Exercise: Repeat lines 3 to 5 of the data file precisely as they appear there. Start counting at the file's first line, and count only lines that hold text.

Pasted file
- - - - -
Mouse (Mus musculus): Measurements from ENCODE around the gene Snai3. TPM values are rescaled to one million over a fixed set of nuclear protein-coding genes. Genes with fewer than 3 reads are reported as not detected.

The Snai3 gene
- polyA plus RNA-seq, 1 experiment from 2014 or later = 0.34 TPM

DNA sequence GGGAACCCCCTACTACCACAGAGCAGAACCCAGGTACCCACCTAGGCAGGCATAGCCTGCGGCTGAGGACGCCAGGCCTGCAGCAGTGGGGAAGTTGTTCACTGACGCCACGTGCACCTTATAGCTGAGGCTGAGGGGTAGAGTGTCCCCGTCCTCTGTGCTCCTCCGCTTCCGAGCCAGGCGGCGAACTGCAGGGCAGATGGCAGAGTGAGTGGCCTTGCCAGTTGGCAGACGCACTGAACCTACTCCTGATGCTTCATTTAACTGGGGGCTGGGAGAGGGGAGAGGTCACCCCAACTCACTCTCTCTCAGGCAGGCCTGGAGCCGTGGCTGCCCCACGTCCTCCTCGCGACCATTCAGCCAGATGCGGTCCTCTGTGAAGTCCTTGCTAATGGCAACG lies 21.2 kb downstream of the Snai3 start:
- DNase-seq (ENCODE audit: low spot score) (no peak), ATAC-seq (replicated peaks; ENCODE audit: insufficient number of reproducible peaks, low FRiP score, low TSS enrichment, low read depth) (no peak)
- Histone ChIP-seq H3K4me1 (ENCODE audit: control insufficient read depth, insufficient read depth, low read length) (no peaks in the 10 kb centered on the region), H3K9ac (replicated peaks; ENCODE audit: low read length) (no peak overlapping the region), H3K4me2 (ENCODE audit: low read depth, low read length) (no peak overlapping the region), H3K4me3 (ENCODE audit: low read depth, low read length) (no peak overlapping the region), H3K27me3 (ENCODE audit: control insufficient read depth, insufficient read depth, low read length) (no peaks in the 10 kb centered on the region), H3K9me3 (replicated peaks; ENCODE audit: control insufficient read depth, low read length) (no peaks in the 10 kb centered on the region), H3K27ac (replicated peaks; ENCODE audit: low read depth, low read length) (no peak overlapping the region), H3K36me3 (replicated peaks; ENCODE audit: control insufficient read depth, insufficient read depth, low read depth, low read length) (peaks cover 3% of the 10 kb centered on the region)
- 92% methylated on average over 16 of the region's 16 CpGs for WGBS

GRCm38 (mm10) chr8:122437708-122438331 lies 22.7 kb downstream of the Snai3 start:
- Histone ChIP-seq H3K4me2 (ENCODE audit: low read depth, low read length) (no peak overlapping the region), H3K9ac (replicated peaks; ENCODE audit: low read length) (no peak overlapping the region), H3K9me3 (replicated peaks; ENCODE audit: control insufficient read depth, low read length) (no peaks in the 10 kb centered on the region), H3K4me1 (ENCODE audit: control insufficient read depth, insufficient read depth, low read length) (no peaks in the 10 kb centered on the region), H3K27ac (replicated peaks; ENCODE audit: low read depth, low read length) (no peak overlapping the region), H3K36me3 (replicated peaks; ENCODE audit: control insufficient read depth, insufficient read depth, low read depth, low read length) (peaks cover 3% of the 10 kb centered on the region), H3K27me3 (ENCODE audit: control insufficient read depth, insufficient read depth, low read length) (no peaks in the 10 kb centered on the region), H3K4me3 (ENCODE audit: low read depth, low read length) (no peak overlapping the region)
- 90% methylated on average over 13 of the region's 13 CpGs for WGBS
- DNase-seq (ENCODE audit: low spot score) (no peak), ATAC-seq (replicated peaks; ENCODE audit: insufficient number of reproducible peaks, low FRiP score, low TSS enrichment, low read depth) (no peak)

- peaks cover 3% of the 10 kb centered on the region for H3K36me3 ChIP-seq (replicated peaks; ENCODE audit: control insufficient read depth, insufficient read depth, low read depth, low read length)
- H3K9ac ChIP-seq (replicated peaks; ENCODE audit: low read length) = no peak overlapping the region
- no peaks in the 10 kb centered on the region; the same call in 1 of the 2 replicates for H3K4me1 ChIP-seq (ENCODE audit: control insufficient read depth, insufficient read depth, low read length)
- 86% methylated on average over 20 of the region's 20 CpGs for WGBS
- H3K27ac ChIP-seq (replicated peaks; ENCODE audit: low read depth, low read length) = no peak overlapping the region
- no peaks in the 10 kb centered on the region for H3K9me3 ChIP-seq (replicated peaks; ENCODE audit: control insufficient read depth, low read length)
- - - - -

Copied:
- polyA plus RNA-seq, 1 experiment from 2014 or later = 0.34 TPM

DNA sequence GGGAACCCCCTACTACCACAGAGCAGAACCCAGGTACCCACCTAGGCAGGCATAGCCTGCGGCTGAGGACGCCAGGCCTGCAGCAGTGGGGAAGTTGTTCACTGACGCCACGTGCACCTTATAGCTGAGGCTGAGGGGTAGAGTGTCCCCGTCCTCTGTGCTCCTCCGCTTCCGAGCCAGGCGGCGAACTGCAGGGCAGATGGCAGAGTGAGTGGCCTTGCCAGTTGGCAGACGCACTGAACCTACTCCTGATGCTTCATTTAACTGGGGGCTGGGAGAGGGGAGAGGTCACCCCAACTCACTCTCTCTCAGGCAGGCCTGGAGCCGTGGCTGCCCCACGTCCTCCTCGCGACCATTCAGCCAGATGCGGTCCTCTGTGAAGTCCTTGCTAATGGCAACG lies 21.2 kb downstream of the Snai3 start:
- DNase-seq (ENCODE audit: low spot score) (no peak), ATAC-seq (replicated peaks; ENCODE audit: insufficient number of reproducible peaks, low FRiP score, low TSS enrichment, low read depth) (no peak)